By Lefteris Papadimas and Harry Papachristou
ATHENS (Reuters) - Greek protesters vowed on Tuesday to surround parliament to prevent deputies from debating new austerity measures on June 15, and unions said they would bring the country to a halt in a national strike.
Pressure is growing on Prime Minister George Papandreou, who is trying to muster support for a five-year plan that international lenders say is crucial for them to approve a second aid deal for Athens, enabling it to avoid a default.
Papandreou's PASOK party, which holds 156 seats in the 300-seat parliament, will present the plan including tax hikes and spending cuts this year for discussion on Wednesday and is expected to pass it later this month.
But indicating the deepening opposition, one ruling party lawmaker said on Tuesday he would oppose it.
Protesters, who have staged demonstrations every day for three weeks in Athens' Syntagma square in front of parliament, said they would make a cordon around the building on Wednesday.
"Now that the government is putting the medium term austerity program to vote, we (will) encircle the parliament, we (will) gather and we (will) stay at Syntagma," the self-styled People's Assembly of Syntagma Square said in a statement.
"Our first stop is the general strike of June 15th. We won't stop until they withdraw it."
Public sector union ADEDY, representing half a million workers, said it would march on parliament and join non-union demonstrators in a peaceful protest. No trains will run, ports will halt operations and hospitals will be reduced to minimal staffing, although flights will not be disrupted.
Greek police will deploy about 1,500 staff throughout Athens to maintain order, as opposed to about 300 each day so far during the protests, a police official said.
In May 2010, three people were killed when a bank was set on fire amid demonstrations and a 48-hour nationwide strike.
On Monday, ratings agency Standard & Poor's made Greece the lowest-ranked country it covers and said it looked increasingly likely that Athens would restructure its 340 billion euro debt load, a move it would see as a default.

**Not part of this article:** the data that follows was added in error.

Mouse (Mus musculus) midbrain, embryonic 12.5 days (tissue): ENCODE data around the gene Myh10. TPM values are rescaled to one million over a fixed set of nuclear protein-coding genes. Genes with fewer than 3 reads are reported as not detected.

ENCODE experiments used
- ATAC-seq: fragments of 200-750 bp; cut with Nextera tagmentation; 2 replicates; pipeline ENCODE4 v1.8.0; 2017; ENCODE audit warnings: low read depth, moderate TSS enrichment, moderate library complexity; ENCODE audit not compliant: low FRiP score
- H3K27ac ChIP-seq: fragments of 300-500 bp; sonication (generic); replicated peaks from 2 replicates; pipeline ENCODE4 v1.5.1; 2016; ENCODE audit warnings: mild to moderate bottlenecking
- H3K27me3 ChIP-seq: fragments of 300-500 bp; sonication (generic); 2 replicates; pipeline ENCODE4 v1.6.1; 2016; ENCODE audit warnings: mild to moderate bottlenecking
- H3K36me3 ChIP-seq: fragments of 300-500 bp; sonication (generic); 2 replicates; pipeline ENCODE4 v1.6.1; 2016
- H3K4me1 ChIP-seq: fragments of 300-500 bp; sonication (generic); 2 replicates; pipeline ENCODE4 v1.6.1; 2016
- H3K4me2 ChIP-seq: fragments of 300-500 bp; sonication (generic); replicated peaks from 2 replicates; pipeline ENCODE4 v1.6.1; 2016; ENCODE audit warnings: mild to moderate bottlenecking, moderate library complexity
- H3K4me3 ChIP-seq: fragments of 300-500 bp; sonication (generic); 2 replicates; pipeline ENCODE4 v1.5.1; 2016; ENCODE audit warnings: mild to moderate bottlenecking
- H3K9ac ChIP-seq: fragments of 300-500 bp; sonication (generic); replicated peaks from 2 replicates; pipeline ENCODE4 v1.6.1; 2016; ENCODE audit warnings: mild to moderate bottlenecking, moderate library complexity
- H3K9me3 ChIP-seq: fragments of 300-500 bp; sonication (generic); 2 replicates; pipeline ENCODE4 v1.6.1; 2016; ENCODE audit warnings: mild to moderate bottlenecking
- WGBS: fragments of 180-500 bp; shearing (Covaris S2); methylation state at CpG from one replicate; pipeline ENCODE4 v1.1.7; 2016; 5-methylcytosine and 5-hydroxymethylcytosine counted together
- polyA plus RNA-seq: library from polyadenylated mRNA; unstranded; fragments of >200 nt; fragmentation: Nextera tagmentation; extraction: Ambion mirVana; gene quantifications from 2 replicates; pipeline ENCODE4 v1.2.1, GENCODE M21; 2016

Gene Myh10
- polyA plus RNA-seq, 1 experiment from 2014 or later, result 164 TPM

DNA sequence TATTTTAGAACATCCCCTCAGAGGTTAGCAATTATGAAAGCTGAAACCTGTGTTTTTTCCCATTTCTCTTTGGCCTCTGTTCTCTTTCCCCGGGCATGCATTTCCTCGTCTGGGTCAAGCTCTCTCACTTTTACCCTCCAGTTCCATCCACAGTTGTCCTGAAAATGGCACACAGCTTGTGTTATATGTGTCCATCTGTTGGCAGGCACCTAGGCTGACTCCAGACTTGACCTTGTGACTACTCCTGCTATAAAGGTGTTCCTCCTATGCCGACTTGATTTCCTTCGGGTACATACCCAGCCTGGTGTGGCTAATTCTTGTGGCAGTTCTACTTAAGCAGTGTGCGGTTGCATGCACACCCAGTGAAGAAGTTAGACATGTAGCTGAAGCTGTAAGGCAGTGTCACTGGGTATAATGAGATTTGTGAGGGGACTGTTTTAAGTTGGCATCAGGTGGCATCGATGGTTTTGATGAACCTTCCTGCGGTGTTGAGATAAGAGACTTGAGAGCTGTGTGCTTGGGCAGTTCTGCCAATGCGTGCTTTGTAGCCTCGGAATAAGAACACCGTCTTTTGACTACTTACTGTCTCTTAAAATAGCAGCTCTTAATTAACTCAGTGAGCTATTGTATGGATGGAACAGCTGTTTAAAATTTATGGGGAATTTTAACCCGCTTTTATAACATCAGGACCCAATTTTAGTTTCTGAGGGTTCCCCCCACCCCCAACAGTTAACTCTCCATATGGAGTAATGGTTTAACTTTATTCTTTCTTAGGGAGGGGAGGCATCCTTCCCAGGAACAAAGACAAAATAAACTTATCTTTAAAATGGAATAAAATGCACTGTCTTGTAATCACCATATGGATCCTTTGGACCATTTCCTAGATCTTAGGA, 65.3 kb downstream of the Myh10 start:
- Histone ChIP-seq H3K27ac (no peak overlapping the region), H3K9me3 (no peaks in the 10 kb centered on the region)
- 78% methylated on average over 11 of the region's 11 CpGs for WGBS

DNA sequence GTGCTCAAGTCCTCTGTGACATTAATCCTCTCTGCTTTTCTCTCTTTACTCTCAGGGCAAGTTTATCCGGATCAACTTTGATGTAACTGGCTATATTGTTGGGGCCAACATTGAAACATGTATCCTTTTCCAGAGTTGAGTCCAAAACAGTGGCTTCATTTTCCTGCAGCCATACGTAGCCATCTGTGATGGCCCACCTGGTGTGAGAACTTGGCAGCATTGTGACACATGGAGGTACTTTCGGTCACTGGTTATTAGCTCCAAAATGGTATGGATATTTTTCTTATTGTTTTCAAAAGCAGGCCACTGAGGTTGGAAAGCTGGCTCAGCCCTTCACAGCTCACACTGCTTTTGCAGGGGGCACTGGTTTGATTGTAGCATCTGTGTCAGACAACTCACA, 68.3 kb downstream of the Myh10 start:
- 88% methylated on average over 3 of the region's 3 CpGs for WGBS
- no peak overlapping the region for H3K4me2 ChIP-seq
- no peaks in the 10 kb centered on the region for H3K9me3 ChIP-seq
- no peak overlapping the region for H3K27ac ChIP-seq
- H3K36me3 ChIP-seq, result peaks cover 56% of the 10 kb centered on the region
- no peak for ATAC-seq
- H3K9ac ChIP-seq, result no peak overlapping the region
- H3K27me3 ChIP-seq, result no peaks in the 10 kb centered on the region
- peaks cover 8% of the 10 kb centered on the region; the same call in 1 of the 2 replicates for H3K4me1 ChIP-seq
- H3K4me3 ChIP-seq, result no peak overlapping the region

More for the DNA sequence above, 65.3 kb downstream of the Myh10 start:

Benchmark Greek bond yields hit a record high on Tuesday and Athens' short-term borrowing costs climbed at an auction of six-month T-bills as buyers demand bigger returns to hold its government debt.
Greece is having little success in reining in spending. The central government deficit widened by 13 percent on year in the first five months of 2011, missing an interim target, Finance Ministry data showed on Tuesday.
Euro zone finance ministers met on Tuesday to discuss the new bailout ahead of a self-imposed June 20 deadline for a deal.
But EU leaders and the European Central Bank have been split over whether private bondholders should share the burden of a fresh bailout plan.
The EU and IMF want all Greek parties to agree on the fresh austerity measures ahead of a June 20 EU finance ministers meeting and a June 23-24 EU summit when leaders discuss the new bailout worth 120 billion euros to replace last year's deal.
That discussion and passage of Athens' new austerity plan are central to the release of a 12 billion euro tranche that Greece needs to roll over its debt.
But the conservative opposition party New Democracy has refused to back the plan. Complicating matters, Papandreou's PASOK party has fallen behind in opinion polls.
PASOK deputies plan to meet at 1130 GMT on Wednesday in parliament to discuss the measures.
Austerity measures have already hammered the economy, and a 5.5 percent contraction in first quarter gross domestic product and unemployment above 16 percent have added to discontent.
The Greek commerce umbrella association representing small businesses said on Tuesday it would protest against the new tax hikes with its members shutting their shops for three hours.
"The answer to the country's big problem, recession, cannot be other than a restart of economic activity and investment in the small business sector, which is the spine of employment," GSEE and ESEE said in a statement.
(Additional reporting by Renee Maltezou and George Georgiopoulos; Writing by Michael Winfrey and Hugh Lawson)